Before we go any further, the answer is yes — networking is necessary. But, before you panic, let me say that it doesn’t have to take the form of those dreadfully crowded conferences. Networking doesn’t have to be awkward, uncomfortable, inauthentic, or morally gray.
Believe it or not, there are ways to build a strong professional network with minimal effort and a clean conscience. Here’s why networking is vital to your career, and how you can grow your network throughout the course of your career:
Why Networking Is Essential for Success
They say it’s not what you know, but who you know — and it’s true that the most connected people are often the most successful. According to an infographic from Arizona State University, 70 percent of people in 2016 were hired due to a connection within the hiring company. That’s why investing in relationships — both professional and personal — is so incredibly important.
Beyond meeting mentors, forming relationships with potential partners and clients, and hearing about job opportunities before they hit the market, networking helps you to develop your skill set and stay on top of what’s going on in your industry.
But how does one build a successful network when the word “networking” strikes fear in their heart? Well, it’s surprisingly simple!
Networking Tips That Don’t Suck
Here’s the thing about networking: it’s not a “one size fits all” type of thing. It’s more of a “different strokes for different folks” kind of situation. Discovering your ideal networking style is the key to knowing where to go to meet the right people.
Remember, networking doesn’t have to be scary, awkward, or difficult. It’s all about building authentic, long-term, and mutually beneficial relationships with the people you meet — and that’s something you’ve been doing your whole life.
Find a Comfortable Place to Network
You don’t have to make an appearance at every industry conference or cocktail party to “do networking right.” All you really have to do is choose events and organizations that matter to you. Follow your passions and you’ll meet the right people. Look into community organizations, intramural sports, and volunteering opportunities. Not only will you truly enjoy yourself, you’ll expand your professional network in the process!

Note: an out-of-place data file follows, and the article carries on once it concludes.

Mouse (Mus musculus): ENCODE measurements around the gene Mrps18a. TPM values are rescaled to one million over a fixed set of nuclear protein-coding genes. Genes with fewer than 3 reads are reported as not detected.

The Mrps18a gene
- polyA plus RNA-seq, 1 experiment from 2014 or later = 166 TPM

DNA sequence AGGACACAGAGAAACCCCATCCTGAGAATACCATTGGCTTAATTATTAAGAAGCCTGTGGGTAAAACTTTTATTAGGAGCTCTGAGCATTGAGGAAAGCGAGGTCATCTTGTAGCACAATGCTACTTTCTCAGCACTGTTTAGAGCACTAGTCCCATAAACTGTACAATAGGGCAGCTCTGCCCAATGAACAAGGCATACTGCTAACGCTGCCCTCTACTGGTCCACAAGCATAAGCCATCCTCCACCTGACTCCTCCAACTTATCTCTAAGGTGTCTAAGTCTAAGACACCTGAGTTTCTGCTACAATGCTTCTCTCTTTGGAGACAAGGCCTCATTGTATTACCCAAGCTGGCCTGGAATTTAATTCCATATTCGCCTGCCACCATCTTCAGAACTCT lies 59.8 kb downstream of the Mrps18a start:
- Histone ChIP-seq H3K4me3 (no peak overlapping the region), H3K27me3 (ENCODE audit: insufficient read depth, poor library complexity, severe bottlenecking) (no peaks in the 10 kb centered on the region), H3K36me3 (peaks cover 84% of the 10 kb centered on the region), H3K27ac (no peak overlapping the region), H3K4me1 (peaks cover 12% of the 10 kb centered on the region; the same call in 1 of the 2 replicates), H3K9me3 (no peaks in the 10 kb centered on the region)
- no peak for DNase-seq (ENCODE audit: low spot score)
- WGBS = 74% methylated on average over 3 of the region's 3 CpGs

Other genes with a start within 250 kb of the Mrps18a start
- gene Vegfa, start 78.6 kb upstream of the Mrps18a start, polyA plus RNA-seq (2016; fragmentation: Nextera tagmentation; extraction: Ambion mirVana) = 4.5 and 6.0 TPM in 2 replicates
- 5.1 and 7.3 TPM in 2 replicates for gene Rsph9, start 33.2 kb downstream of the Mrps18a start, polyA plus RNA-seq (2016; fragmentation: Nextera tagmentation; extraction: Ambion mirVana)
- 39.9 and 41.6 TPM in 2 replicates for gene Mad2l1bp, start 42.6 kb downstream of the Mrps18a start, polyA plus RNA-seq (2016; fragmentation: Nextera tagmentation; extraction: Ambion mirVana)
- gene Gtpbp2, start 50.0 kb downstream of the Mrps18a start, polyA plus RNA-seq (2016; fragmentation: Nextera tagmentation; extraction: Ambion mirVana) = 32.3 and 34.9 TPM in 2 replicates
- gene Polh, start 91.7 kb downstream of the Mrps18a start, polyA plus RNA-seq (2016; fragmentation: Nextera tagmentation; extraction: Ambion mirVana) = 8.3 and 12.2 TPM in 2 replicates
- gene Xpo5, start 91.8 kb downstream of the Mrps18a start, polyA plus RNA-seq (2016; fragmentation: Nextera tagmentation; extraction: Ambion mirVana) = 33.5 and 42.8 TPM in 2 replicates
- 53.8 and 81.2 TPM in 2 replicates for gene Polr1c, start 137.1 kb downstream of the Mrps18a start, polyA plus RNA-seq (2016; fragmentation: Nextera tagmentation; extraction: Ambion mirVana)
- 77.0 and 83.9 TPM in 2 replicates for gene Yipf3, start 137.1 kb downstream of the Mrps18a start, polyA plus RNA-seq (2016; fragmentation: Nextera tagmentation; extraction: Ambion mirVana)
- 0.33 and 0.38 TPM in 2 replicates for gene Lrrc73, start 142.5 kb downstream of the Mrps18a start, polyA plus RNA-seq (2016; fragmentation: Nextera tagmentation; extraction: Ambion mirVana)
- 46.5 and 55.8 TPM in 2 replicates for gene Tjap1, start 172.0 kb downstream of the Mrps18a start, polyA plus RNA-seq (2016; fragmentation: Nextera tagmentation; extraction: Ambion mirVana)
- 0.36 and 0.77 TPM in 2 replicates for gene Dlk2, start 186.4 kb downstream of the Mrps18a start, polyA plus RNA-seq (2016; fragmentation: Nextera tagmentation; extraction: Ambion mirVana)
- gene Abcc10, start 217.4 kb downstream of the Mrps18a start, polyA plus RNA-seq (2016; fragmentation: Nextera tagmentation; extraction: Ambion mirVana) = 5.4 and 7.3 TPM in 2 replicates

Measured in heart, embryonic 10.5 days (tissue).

Network at Work
Many people assume that networking is something you do off the clock, but really, some of your most important networking can be done while you’re in the office! Networking within your workplace can be remarkably beneficial to your career. By building strong relationships with your co-workers, you can get insights into job leads and referrals for promotions. If your co-workers move on to other companies, they may even contact you with information on new job opportunities!
If you’ve ever been to a work conference, chances are you’ve had a conversation with someone that felt uncomfortable, inauthentic, or forced. That’s because it’s pretty easy to tell when someone’s attempting to connect with you purely for personal gain. To avoid being that person, you need to be genuine in your conversations with others. Be an active listener, ask questions, and build a rapport. Don’t attempt to connect with as many people as possible — instead, take your time and really bond with one to three people. Quality over quantity!
Keep It Going
Networking isn’t a one-off task. Once you’ve connected with someone, you have to continue to follow up. These follow-ups can take the form of phone calls, emails, social media messages, or good old-fashioned coffee dates. The more time and effort you put into the relationship, the more likely it is to be a beneficial one. Also, don’t overlook the value of simply having friends in the business world with no strings attached. Friendship is a benefit in and of itself.
Make It Reciprocal
You know what’s really great about networking? You get to help other people. I can’t stress enough just how awesome and rewarding it is to help someone meet their career goals. And, the fact of the matter is, to keep those professional relationships strong, both parties have to benefit in some way.
Be on the lookout for opportunities that will provide value to the people in your professional network before they ask for help. The more you learn about your business friends, the easier it will be to offer some assistance. You can send them interesting industry news or job opportunities, or you can introduce them to someone else in your network!
Networking is definitely essential to career success. Done right, it will not only help you find a job, improve your skills, and stay on top of industry trends, it will also give you a competitive advantage in every stage of your career. So start building relationships, forming bonds, and giving and getting advice. When the time comes that you need help, you just may find that you know exactly who to call.
By: Liz Greene